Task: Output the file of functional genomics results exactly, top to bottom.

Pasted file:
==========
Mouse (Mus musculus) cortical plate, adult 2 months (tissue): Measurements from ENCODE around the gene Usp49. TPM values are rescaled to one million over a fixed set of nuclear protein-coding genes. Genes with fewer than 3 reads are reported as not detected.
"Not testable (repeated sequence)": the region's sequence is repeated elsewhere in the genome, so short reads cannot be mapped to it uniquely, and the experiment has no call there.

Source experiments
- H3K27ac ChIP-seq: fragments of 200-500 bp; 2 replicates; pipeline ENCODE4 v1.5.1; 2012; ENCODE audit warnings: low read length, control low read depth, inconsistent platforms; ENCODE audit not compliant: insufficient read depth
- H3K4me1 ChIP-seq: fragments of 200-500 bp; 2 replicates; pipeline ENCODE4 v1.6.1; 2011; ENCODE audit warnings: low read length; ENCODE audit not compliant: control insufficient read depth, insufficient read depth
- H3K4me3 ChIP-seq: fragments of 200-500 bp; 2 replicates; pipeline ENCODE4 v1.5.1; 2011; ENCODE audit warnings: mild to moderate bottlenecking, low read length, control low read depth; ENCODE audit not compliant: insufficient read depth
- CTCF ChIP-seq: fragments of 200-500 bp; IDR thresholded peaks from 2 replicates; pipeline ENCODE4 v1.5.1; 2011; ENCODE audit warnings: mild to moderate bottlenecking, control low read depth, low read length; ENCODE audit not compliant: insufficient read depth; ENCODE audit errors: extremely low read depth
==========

Mouse (Mus musculus) cortical plate, adult 2 months (tissue): Measurements from ENCODE around the gene Usp49. TPM values are rescaled to one million over a fixed set of nuclear protein-coding genes. Genes with fewer than 3 reads are reported as not detected.
"Not testable (repeated sequence)": the region's sequence is repeated elsewhere in the genome, so short reads cannot be mapped to it uniquely, and the experiment has no call there.

Source experiments
- H3K27ac ChIP-seq: fragments of 200-500 bp; 2 replicates; pipeline ENCODE4 v1.5.1; 2012; ENCODE audit warnings: low read length, control low read depth, inconsistent platforms; ENCODE audit not compliant: insufficient read depth
- H3K4me1 ChIP-seq: fragments of 200-500 bp; 2 replicates; pipeline ENCODE4 v1.6.1; 2011; ENCODE audit warnings: low read length; ENCODE audit not compliant: control insufficient read depth, insufficient read depth
- H3K4me3 ChIP-seq: fragments of 200-500 bp; 2 replicates; pipeline ENCODE4 v1.5.1; 2011; ENCODE audit warnings: mild to moderate bottlenecking, low read length, control low read depth; ENCODE audit not compliant: insufficient read depth
- CTCF ChIP-seq: fragments of 200-500 bp; IDR thresholded peaks from 2 replicates; pipeline ENCODE4 v1.5.1; 2011; ENCODE audit warnings: mild to moderate bottlenecking, control low read depth, low read length; ENCODE audit not compliant: insufficient read depth; ENCODE audit errors: extremely low read depth